The number of wind turbines in the North Sea is set to increase rapidly over the coming ten years. Together with other parties, Deltares is working on innovative funding solutions for wind turbine poles, so that offshore wind is sustainable and that it becomes – and remains – one of the cheapest options for electricity production.

More wind turbines, lower costs

The Dutch government wants to increase offshore production, doubling the current 11 Gigawatt (GW) to 21 GW in 2030. This would mean that 75% of all Dutch electricity use will be generated by wind and solar, with offshore wind delivering half of this production. The government also has the ambition to increase offshore wind capacity to 70GW by 2050.

‘Wind turbines are increasing in both power and size. Their foundations (monopiles) currently have a diameter between 7 to 9 metres, and will increase to 11 to 12 metres. We are exploring solutions to make the design and installation of the foundations more sustainable, whilst also helping reduce costs of offshore wind production’, says Ahmed Elkadi, head of the Energy & Underground Infrastructures department at Deltares. Elkadi’s team focuses specifically on cutting costs for wind turbine foundations; foundations account for around 25% of the total cost of offshore wind turbine investment.

Ahmed Elkadi,

Head Energy & Underground Infrastructures

Dr. Ahmed Elkadi has an extensive background in geotechnology and civil technology. He has years of experience in R&D projects, working on innovative methods for the installation and de-commissioning of offshore wind turbines (monopiles). Dr. Elkadi represents Deltares in The Golf Cooperation Council (Middle East and Gulf region) as business manager. He is also the programme manager for the Deltares sustainable energy transition programme.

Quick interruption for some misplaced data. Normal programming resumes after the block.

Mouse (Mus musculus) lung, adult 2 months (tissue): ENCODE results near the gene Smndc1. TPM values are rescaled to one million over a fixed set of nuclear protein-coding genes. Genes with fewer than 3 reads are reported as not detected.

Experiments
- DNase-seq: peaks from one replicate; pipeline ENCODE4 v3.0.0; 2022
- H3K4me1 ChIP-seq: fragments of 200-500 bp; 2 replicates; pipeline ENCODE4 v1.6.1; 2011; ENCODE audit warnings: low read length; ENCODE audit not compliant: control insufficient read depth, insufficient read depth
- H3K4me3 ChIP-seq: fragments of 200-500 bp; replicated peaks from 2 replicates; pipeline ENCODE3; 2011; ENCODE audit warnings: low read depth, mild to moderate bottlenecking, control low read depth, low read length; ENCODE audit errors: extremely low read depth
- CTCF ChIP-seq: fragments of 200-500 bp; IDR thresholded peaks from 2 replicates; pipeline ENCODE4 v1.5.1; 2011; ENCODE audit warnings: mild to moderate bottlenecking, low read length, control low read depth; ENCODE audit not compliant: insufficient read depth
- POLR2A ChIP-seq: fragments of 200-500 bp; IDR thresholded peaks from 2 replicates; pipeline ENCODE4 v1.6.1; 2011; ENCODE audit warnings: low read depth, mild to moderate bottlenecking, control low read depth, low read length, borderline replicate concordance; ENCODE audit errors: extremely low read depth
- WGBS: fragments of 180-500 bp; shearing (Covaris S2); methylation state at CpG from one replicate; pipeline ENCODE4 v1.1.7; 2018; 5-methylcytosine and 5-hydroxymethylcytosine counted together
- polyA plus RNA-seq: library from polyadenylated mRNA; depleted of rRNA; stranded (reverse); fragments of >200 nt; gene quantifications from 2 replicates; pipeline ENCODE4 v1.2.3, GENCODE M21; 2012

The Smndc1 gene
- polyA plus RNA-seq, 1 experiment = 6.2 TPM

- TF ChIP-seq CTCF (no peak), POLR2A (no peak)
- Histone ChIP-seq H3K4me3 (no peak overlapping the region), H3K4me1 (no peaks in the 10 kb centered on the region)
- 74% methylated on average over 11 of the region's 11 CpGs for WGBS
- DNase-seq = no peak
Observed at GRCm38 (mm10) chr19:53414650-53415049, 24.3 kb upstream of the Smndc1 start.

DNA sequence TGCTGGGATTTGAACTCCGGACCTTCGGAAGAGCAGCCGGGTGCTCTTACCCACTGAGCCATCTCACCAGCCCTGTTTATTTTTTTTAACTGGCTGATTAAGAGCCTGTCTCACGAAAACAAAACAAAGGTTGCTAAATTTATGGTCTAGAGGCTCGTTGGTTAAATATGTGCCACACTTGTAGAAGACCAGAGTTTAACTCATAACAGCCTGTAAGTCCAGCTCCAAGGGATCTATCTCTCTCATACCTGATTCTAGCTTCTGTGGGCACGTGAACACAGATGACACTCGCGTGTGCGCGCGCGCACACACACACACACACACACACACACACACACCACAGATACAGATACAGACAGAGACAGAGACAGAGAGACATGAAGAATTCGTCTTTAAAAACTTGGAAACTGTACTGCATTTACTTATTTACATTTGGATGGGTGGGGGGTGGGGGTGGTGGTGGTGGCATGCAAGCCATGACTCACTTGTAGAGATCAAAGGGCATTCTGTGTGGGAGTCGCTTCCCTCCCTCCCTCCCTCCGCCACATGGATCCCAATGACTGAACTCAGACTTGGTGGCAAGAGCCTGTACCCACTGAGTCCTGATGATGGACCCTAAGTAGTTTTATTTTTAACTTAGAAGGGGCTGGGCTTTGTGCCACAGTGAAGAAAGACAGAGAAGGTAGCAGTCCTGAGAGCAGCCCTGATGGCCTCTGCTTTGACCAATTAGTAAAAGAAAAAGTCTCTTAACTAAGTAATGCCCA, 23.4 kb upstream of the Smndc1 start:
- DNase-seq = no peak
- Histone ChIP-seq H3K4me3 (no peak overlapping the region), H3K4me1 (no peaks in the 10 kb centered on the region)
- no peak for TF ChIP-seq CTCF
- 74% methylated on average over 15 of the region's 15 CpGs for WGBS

Deltares is working on several Joint Industry Projects to find innovative and sustainable solutions to keep down the costs of wind energy. One of those projects is focused on a quieter way to drive piles. Hydraulic pile drivers are currently the most commonly used methods, but create noise pollution for marine life.

The SIMOX project goes even further and combines different installation techniques, aligning them with each other. ‘By combining multiple innovations in a single project, we expect commercial parties to be able to apply at least one of these techniques in five years, and we can more quickly scale up to meet the government’s goals’, Elkadi explains.

Circular dismantling

Another project, the Hydraulic Pile Extraction, is developing a technique to make the dismantling of decommissioned turbines more sustainable and cost-effective. Elkadi says:  ‘Wind turbines have a life span of 20 to 25 years. The dismantling process involves cutting the poles a few metres below the seabed, resulting in a large amount of iron remaining in the ground. We are exploring a technique that will allow the pole to be removed in its entirety.’

Deltares is working on several projects to make offshore wind more sustainable and cost-effective

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Ahmed Elkadi

Head Energy & Underground Infrastructures